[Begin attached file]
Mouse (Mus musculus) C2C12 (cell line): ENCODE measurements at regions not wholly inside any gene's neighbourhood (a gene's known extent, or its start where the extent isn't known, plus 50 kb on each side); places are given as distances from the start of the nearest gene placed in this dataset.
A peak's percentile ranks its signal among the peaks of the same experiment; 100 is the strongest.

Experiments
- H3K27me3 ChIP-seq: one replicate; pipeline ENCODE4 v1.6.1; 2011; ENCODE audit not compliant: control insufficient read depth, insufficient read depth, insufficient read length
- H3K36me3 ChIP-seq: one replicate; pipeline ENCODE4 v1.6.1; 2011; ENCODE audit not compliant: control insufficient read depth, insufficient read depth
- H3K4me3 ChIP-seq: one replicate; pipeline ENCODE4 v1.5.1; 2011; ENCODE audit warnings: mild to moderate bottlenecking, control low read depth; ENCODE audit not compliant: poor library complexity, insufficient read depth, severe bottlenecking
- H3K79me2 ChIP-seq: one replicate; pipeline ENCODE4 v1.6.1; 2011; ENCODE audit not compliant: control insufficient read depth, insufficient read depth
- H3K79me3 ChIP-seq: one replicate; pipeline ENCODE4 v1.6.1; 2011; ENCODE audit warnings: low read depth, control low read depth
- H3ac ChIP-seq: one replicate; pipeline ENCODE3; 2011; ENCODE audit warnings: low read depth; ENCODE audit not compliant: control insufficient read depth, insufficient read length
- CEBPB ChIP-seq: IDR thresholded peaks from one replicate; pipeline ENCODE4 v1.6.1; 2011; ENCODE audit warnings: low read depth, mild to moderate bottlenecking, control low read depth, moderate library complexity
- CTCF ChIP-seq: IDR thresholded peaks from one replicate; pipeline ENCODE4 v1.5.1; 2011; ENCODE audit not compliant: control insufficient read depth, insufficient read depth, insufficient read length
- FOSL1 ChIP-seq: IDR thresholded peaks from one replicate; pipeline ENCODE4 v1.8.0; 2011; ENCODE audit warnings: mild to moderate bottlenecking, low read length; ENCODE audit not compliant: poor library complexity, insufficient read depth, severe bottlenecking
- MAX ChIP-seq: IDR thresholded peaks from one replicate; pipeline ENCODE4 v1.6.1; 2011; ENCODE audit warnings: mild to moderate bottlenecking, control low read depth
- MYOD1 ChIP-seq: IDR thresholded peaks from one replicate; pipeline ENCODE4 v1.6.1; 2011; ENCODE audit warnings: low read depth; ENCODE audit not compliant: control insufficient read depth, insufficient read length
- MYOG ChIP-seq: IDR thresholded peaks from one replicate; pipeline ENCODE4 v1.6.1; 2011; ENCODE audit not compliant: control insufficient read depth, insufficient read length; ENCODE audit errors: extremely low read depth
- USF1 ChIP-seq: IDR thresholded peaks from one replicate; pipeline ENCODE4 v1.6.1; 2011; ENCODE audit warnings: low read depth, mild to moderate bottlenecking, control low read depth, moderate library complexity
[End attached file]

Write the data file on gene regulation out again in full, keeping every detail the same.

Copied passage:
Mouse (Mus musculus) C2C12 (cell line): ENCODE measurements at regions not wholly inside any gene's neighbourhood (a gene's known extent, or its start where the extent isn't known, plus 50 kb on each side); places are given as distances from the start of the nearest gene placed in this dataset.
A peak's percentile ranks its signal among the peaks of the same experiment; 100 is the strongest.

Experiments
- H3K27me3 ChIP-seq: one replicate; pipeline ENCODE4 v1.6.1; 2011; ENCODE audit not compliant: control insufficient read depth, insufficient read depth, insufficient read length
- H3K36me3 ChIP-seq: one replicate; pipeline ENCODE4 v1.6.1; 2011; ENCODE audit not compliant: control insufficient read depth, insufficient read depth
- H3K4me3 ChIP-seq: one replicate; pipeline ENCODE4 v1.5.1; 2011; ENCODE audit warnings: mild to moderate bottlenecking, control low read depth; ENCODE audit not compliant: poor library complexity, insufficient read depth, severe bottlenecking
- H3K79me2 ChIP-seq: one replicate; pipeline ENCODE4 v1.6.1; 2011; ENCODE audit not compliant: control insufficient read depth, insufficient read depth
- H3K79me3 ChIP-seq: one replicate; pipeline ENCODE4 v1.6.1; 2011; ENCODE audit warnings: low read depth, control low read depth
- H3ac ChIP-seq: one replicate; pipeline ENCODE3; 2011; ENCODE audit warnings: low read depth; ENCODE audit not compliant: control insufficient read depth, insufficient read length
- CEBPB ChIP-seq: IDR thresholded peaks from one replicate; pipeline ENCODE4 v1.6.1; 2011; ENCODE audit warnings: low read depth, mild to moderate bottlenecking, control low read depth, moderate library complexity
- CTCF ChIP-seq: IDR thresholded peaks from one replicate; pipeline ENCODE4 v1.5.1; 2011; ENCODE audit not compliant: control insufficient read depth, insufficient read depth, insufficient read length
- FOSL1 ChIP-seq: IDR thresholded peaks from one replicate; pipeline ENCODE4 v1.8.0; 2011; ENCODE audit warnings: mild to moderate bottlenecking, low read length; ENCODE audit not compliant: poor library complexity, insufficient read depth, severe bottlenecking
- MAX ChIP-seq: IDR thresholded peaks from one replicate; pipeline ENCODE4 v1.6.1; 2011; ENCODE audit warnings: mild to moderate bottlenecking, control low read depth
- MYOD1 ChIP-seq: IDR thresholded peaks from one replicate; pipeline ENCODE4 v1.6.1; 2011; ENCODE audit warnings: low read depth; ENCODE audit not compliant: control insufficient read depth, insufficient read length
- MYOG ChIP-seq: IDR thresholded peaks from one replicate; pipeline ENCODE4 v1.6.1; 2011; ENCODE audit not compliant: control insufficient read depth, insufficient read length; ENCODE audit errors: extremely low read depth
- USF1 ChIP-seq: IDR thresholded peaks from one replicate; pipeline ENCODE4 v1.6.1; 2011; ENCODE audit warnings: low read depth, mild to moderate bottlenecking, control low read depth, moderate library complexity